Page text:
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10 Amazing Ways These Cultures Say ‘Goodbye’

We as a race are wonderfully varied. Our cultures and traditions are just as unique as our features and language. We celebrate and commiserate with spectacular diversity, and our rituals concerning death are no different. In this blog we look at 10 amazing ways these cultures bid farewell to their loved ones.

 

 

1. The Ghost Festival:
Also known as the Hungry Ghost Festival, is a traditional Buddhist and Taoist festival held in certain East Asian countries. On the fifteenth day, the realms of Heaven and Hell and the realm of the living are opened, and both Taoists and Buddhists perform rituals to absolve the sufferings of the deceased. The Vu Lan ceremony, which takes place during the Ghost Festival, is an annual holiday reminding each person to appreciate what they have.

 

2. Hindu Cremations:
It is preferable to die at home, surrounded by family. The soul is believed to go on, according to one’s karma. Bodies are cremated quickly, usually within 24 hours, in order to liberate the soul quickly. Mourners wear white, not black, and people do not bring food to the wake. Ashes are scattered over water, the most desirable place being the holy Ganges. A lot of Hindu families living outside India will make the pilgrimage to do this.

 

 

3. Ngaben Elaborate Ceremonies:
In Balinese culture, people go through a period where they bury the dead for a while usually near Pura Prajapati. They will then cremate many recently dead on the same day in an elaborate community-based Ngaben ceremony. Once the families are financially ready, they select an auspicious day, make bade (elaborate animal structured coffins made of resin and then smoothed over) to carry the deceased, and announce the event in the village.

 

 

4. Japanese Funerals:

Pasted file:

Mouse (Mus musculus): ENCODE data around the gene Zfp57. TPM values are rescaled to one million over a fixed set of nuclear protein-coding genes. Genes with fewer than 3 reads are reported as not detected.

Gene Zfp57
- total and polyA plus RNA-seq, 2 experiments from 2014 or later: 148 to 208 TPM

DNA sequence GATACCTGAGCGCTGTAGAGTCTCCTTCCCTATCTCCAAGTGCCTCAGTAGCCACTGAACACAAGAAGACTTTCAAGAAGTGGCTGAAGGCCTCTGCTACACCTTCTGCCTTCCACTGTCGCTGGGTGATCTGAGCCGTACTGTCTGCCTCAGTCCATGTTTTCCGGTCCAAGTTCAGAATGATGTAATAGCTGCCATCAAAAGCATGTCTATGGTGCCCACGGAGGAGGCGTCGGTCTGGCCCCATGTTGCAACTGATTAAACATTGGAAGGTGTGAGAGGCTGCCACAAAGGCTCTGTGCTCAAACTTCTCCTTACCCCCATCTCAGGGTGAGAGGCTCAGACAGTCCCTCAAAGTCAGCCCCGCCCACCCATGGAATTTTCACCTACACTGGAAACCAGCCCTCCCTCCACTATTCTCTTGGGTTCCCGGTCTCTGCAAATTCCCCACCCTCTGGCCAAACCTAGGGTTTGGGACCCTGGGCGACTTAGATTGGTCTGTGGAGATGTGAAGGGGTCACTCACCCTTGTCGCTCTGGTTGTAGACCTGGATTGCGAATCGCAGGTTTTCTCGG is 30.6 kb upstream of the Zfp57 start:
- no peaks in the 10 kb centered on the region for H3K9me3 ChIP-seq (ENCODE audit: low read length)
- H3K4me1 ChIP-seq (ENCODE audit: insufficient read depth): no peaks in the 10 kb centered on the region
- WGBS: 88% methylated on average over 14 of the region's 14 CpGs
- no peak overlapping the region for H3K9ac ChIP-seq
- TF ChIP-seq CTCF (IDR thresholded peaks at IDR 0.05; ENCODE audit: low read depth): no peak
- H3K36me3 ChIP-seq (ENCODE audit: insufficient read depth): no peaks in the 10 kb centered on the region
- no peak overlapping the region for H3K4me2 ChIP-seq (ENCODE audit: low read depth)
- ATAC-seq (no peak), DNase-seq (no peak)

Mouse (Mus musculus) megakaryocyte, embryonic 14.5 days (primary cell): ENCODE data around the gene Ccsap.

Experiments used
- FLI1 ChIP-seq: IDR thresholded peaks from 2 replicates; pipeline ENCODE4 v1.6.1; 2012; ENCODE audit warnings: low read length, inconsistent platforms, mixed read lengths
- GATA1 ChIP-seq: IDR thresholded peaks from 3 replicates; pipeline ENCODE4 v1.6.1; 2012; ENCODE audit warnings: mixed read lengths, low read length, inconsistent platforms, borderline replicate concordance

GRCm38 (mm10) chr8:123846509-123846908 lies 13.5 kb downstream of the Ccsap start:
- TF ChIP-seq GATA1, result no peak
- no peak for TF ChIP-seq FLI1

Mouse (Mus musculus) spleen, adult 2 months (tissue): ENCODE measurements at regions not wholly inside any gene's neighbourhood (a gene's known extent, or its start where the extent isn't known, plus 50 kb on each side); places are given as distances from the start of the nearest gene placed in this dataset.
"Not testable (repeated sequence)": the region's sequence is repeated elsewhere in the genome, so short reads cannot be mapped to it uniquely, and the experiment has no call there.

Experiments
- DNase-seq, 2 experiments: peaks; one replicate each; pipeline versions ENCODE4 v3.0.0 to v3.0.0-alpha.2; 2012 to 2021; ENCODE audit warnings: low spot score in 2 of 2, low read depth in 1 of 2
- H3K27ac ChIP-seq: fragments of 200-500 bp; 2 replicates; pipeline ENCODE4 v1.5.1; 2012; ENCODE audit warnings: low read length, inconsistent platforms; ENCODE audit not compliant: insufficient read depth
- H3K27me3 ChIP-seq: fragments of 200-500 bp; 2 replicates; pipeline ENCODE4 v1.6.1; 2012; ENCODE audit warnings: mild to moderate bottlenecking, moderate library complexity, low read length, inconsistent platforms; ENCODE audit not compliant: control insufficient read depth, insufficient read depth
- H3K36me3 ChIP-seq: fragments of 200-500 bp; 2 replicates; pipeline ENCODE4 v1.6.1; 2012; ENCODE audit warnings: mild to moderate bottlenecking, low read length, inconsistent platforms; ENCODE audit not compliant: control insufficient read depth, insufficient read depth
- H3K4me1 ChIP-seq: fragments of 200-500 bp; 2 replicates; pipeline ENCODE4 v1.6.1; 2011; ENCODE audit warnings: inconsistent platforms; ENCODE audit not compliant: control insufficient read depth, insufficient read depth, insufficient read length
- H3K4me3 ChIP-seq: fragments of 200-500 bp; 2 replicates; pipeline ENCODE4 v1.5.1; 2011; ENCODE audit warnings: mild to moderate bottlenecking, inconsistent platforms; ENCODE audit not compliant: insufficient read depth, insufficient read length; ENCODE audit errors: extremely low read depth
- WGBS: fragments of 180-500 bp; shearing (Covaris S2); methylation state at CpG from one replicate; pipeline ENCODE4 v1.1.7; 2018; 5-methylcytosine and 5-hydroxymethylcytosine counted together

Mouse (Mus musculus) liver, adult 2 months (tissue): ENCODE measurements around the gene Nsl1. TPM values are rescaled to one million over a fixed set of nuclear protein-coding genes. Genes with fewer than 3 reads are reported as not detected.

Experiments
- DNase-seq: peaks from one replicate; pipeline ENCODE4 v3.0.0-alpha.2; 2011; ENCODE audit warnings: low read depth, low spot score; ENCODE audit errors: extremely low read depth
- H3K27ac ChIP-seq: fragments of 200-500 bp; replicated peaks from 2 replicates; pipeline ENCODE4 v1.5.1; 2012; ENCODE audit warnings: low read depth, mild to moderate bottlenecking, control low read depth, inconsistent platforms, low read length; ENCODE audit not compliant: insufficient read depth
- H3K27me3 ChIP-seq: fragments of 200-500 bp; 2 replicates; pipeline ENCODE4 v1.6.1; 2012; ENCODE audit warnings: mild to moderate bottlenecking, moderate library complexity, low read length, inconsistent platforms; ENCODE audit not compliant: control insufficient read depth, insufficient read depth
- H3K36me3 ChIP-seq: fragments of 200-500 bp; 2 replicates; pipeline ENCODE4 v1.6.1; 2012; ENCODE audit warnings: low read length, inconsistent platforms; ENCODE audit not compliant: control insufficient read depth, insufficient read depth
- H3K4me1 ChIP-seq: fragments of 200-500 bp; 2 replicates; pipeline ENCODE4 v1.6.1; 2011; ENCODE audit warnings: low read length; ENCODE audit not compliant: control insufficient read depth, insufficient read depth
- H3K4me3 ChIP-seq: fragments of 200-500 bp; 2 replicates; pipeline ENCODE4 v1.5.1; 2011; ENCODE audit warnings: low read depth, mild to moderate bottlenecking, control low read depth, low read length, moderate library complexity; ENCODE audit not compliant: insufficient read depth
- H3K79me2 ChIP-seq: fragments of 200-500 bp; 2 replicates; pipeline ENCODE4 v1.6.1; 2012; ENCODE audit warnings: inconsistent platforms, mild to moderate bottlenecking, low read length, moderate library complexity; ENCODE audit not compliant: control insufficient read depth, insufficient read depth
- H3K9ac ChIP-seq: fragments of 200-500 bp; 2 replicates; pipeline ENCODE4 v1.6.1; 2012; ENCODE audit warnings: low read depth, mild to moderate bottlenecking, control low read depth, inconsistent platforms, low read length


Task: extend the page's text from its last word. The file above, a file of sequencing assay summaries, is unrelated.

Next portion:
Family members use chopsticks to pick up the bones of their loved one after cremation and place them in an urn. The foot bones go in first and the head last. This is one of several stages, following a wake around the open casket, the giving of a Buddhist name to the deceased and a funeral.

 

 

5. Confucian and Korean Traditions:
Funerals revolve around devotion to parents and Confucian traditions. In Korea, families keep cremation beads in their homes as a unique way to honour the deceased. The beads are made by cleaning and refining the ashes into a fine powder. They then heat them to ultra-high temperatures. The process reduces the ashes to a molten state which then solidifies into beautiful crystals beads.

 

 

6. Aboriginal Funerals:
When a loved one dies, elaborate rituals begin. First, a smoking ceremony is held in the loved one’s living area to drive away their spirit. Next, a feast is held, with mourners as they partake in food and dance. The body is traditionally placed atop a platform and is covered in leaves as it is left to decompose. It has been reported that in some traditions, fluids from the platform can help identify the deceased’s killer.

 

 

7. Spiritual Dancing in Southern Africa:
In a mysterious ‘rain dance,’ they transport their souls to the spiritual world to speak with the dead.

 

 

8. Chinese Funerals:
Are rich in superstition and rituals, which include removing mirrors and hanging cloth on the doorway of their homes.
If the remains of the loved one are correctly laid to rest, they believe that this releases positive energies to their descendants and enhances their fortunes and health.

 

 

9. American Natural Burials: 
Called Crestone (and the location of the only outdoor cremation site in the US), people can be cremated there regardless of religion, with the body typically wrapped in a cloth and surrounded by wood and branches of juniper. If they wish, family members may set the torch themselves. The practice is part of a growing “natural death” movement in the US that includes green burials and home funerals, and is partly a response to the country’s rising funeral costs.



 

10. Zoroastrians’ Towers of Silence:
Believe death is considered evil: polluting the pure earth with decaying matter is seen as sacrilegious. Instead, bodies are exposed to the elements atop
Towers of Silence, and left to be eaten by scavenger birds. Cremations are seen as polluting nature and fire, both of which the Zoroastrians thrive to protect. This deep respect towards all things natural has led some scholars to proclaim Zoroastrianism as the “world’s first ecological religion.”

 

To find out more about death and cultural practices, be sure to join our inclusive and supportive community on social media: Instagram, Facebook, and Twitter.

Lara Webster

Lead Content Writer

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